We analyzed a protein called prolyl-4-hydroxylase which is an enzyme which chemically modifies C7 in a way that makes it more stable. In the CHO cells we used to make C7 for us, we selected for those cells that produced the best and the most C7 protein. Thus it was probably was not a coincidence that the very same cells that produced the most/best C7 also were the ones that produced the most prolyl-4-hydroxylase.

The clone producing the highest levels of stable C7 was selected, and robust C7 expression was obtained in the clone even after thirty passages of growth. When a cell behaves in this way, we call it a stabile cell line. This means it has the potential for robust C7 production during a two week period of growth in a big 20 liter plastic bag filled with cell culture medium which is gently heated and gently rocked back and forth, just like a baby in a heated blanket being rocked in a mother’s arms. We call this type of apparatus a WAVE reactor. We found that the cell line was able to produce lots of C7 during the WAVE reactor culture run.

The cell line production and purification technology was transferred to the University of California at Davis good manufacturing process (GMP) Facility. This is a facility which can produce clinical grade C7 suitable for a clinical trial for RDEB patients. A master cell bank of C7 CHO cells was produced in this facility and we are currently in the process of performing viral and other testing on this cell bank, according to FDA requirements.

After recombinant human C7 (rC7) is expressed in our CHO cell line, using a WAVE reactor we next purify it using a two step ion process, followed by sterile filtration. We developed the technology to make C7 97% pure with low contamination of CHO cell proteins and DNA. We found it was safe when injected into 6 mice at a dose of 1.33 μg/gram- with no evidence of skin irritation, erythema, or weight loss after 3 months of monitoring. The recombinant C7 was functional and potent. As little as 0.3 ug (which is a very small amount) of C7 protein injected into the skin of RDEB mice was detected in the basement membrane zone by our microscopic methods. Our efforts to evaluate another enzyme which modifies C7 called C-proteinase were limited due to the lack of availability of effective antibodies which could be used on tissue sections for microscopic visualizatiojn.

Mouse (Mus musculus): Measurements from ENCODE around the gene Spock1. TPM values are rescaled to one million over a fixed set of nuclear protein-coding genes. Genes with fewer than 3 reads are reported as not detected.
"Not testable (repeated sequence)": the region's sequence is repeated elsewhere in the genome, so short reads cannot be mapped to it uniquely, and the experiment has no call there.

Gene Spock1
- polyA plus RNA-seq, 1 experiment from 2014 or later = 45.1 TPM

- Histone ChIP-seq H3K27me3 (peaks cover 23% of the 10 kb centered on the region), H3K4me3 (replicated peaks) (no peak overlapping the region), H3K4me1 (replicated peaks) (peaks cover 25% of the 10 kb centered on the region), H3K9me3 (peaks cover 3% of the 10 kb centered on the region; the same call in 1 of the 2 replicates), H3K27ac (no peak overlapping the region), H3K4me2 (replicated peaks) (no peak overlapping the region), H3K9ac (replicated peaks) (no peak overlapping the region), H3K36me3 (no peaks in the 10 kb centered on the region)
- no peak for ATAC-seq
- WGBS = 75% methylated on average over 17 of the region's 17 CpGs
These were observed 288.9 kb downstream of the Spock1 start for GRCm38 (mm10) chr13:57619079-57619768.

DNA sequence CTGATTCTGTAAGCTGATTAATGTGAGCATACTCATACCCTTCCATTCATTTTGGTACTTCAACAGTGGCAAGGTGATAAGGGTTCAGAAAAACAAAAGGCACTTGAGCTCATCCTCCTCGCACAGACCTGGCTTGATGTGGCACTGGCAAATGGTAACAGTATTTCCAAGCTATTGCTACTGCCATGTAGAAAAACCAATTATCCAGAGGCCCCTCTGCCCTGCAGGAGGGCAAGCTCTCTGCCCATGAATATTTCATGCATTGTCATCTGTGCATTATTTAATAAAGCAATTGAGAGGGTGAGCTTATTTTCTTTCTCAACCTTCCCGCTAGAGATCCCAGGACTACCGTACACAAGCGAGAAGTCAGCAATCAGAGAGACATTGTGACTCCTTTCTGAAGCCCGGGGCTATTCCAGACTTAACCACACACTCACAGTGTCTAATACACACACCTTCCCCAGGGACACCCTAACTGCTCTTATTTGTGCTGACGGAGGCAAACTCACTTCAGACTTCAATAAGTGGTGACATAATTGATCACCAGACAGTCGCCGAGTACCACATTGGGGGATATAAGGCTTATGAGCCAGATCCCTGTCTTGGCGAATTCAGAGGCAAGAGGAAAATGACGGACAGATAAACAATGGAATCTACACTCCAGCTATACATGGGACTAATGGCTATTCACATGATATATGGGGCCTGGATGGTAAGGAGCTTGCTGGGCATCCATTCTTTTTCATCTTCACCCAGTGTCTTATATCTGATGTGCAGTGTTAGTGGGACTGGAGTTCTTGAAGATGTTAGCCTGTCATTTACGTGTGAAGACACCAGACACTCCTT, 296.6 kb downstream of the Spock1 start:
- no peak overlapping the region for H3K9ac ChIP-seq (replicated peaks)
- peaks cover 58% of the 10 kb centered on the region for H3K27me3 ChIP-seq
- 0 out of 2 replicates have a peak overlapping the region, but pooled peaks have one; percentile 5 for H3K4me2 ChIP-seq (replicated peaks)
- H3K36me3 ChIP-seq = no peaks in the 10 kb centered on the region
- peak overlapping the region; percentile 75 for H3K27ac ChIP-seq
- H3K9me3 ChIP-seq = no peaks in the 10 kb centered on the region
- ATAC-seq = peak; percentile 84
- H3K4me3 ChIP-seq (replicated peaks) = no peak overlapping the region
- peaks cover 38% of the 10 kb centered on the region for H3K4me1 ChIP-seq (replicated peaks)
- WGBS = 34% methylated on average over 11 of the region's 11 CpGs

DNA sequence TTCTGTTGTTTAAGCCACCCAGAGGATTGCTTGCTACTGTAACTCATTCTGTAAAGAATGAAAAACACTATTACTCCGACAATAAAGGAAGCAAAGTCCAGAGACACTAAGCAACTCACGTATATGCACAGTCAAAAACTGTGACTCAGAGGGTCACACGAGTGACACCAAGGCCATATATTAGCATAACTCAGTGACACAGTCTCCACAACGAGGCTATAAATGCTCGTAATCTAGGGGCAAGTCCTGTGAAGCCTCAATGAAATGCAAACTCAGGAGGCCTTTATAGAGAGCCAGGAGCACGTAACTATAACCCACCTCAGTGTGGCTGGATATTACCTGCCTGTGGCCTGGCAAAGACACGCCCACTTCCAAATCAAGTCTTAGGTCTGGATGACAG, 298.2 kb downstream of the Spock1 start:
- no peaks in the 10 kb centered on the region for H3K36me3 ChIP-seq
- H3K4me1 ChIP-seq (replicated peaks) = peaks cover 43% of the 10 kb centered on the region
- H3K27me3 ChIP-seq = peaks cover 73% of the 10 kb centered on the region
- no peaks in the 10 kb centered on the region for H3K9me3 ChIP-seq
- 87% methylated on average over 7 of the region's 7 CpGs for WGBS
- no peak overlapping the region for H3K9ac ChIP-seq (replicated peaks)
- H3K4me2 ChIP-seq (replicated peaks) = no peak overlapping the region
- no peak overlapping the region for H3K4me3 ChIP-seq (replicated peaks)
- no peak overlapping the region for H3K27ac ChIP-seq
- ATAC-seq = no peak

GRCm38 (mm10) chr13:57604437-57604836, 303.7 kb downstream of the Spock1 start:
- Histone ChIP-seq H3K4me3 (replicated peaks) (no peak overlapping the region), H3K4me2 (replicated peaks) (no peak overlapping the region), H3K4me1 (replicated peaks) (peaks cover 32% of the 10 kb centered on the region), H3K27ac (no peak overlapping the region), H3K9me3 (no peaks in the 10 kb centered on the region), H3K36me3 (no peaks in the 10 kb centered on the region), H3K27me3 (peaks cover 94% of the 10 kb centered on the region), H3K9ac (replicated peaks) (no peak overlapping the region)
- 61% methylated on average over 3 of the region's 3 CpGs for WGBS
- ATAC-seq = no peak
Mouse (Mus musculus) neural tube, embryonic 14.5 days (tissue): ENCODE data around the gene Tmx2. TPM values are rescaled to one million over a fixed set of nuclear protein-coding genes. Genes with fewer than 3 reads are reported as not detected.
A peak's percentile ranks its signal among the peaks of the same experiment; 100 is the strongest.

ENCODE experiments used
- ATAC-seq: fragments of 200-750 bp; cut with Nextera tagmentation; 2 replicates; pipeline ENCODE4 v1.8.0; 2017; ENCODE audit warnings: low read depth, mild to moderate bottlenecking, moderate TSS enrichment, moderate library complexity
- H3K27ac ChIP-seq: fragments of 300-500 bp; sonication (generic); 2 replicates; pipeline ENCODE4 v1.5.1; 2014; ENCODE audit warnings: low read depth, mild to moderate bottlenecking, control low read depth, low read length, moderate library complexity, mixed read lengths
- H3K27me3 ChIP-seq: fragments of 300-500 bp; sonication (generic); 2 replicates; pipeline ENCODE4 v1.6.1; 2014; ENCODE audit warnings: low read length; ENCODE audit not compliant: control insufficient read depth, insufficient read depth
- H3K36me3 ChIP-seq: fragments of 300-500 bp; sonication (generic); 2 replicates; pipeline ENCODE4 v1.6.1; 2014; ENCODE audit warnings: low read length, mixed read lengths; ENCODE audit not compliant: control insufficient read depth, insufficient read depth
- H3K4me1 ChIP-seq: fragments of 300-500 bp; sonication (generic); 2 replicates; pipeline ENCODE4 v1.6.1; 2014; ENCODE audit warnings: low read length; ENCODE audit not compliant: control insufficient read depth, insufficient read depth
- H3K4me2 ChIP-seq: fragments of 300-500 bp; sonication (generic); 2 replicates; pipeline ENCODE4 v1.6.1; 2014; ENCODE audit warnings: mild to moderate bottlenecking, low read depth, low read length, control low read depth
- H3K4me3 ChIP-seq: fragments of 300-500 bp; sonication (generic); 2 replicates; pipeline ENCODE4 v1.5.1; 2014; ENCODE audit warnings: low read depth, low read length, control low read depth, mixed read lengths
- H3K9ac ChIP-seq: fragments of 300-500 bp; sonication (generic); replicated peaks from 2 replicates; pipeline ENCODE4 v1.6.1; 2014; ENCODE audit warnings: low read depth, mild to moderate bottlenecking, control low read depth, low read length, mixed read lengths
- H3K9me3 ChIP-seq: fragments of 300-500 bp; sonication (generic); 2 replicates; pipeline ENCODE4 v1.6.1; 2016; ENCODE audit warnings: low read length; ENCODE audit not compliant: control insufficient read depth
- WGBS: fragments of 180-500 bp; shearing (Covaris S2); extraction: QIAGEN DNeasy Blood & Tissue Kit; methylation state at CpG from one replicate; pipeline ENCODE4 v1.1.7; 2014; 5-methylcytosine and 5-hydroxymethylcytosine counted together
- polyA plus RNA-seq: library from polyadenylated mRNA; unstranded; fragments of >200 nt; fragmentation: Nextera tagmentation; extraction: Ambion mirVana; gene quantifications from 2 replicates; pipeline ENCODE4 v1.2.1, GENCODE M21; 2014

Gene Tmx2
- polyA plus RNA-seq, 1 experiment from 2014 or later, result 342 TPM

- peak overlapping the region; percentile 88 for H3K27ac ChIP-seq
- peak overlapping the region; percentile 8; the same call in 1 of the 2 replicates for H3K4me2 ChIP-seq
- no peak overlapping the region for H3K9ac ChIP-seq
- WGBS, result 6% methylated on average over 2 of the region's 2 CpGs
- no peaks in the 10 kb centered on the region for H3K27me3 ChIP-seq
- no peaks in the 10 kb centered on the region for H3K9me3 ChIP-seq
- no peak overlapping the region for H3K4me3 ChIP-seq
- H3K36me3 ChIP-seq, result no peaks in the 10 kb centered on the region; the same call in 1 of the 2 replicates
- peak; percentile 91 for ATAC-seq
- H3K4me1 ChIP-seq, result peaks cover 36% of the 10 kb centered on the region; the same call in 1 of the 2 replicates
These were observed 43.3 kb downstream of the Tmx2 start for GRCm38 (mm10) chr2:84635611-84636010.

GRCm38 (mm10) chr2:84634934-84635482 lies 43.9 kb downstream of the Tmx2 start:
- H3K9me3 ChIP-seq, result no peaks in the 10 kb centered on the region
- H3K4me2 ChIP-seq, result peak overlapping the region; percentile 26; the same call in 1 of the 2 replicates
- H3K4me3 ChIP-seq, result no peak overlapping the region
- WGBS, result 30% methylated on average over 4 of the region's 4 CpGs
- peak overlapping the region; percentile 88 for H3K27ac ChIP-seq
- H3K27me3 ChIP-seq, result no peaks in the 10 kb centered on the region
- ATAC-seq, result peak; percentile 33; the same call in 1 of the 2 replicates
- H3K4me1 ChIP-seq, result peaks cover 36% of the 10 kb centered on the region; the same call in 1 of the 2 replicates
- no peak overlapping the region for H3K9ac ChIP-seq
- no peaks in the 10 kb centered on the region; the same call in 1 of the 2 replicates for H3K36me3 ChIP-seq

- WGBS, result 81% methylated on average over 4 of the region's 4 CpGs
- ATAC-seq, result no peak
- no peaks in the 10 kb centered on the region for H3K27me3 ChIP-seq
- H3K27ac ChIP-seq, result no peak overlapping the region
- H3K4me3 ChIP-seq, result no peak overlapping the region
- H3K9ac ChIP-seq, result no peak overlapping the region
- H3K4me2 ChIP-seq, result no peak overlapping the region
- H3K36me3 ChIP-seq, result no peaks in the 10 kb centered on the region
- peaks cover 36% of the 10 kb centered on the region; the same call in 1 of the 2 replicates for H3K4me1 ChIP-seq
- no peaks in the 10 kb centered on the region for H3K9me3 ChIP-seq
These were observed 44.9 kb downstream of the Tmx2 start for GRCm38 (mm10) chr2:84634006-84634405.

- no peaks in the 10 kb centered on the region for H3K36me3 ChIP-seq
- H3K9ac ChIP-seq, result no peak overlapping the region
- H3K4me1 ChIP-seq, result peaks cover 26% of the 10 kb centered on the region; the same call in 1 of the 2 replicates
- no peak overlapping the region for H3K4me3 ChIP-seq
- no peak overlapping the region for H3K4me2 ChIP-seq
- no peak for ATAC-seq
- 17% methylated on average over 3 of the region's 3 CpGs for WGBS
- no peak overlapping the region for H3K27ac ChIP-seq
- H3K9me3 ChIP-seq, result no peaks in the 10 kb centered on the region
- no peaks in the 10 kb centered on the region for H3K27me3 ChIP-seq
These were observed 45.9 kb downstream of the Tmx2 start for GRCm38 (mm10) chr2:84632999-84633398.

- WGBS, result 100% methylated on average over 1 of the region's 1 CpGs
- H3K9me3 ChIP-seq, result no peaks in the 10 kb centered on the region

Another goal of this grant was to prepare for C7 protein therapy clinical trials. Based on these studies, we propose a Phase 1 clinical trial to determine whether injection of rC7 into wound edges is safe and has the possibility of reducing wound area size. For safety purposes in this early trial, we will inject rC7 over a small surface area of less than 2% total body area. Our stock solution of C7 is 0.4 mg/ml in sterile buffer, and we anticipate injecting up to 4 wound edges (each 20 cm circumference or less) and one small area of intact skin. Our goal is to determine whether rC7 is functional and localizes to the basement membrane after 2 months and whether chronic wounds are reduced in size over 3 months.

Functionality will be determined by biopsies that will be assayed using indirect immunofluorescence microscopy to demonstrate C7 incorporation and persistence in the BMZ, and with immunoelectron microscopy to demonstrate the increased anchoring fibril formation and localization of rC7 into these structures. Blood will be monitored for anti-C7 antibodies. The primary goal of this five patient trial is to determine whether therapeutic rC7 can be safely administered and demonstrated to localize to the BMZ of RDEB patient skin to improve patient wounds. This information will enable us to determine if injection of C7 protein could be a developed as a potential treatment for patients with RDEB.

One final step for us will be to perform a toxicology study on 24 mice. The mice will be separated into three groups each receiving a different concentration of rC7. The duration of the study will be 3 months with repeated skin injections. Once we complete these studies and obtain FDA approval of the above plan, we will begin our clinical trial of C7 protein gene therapy.


Protein Therapy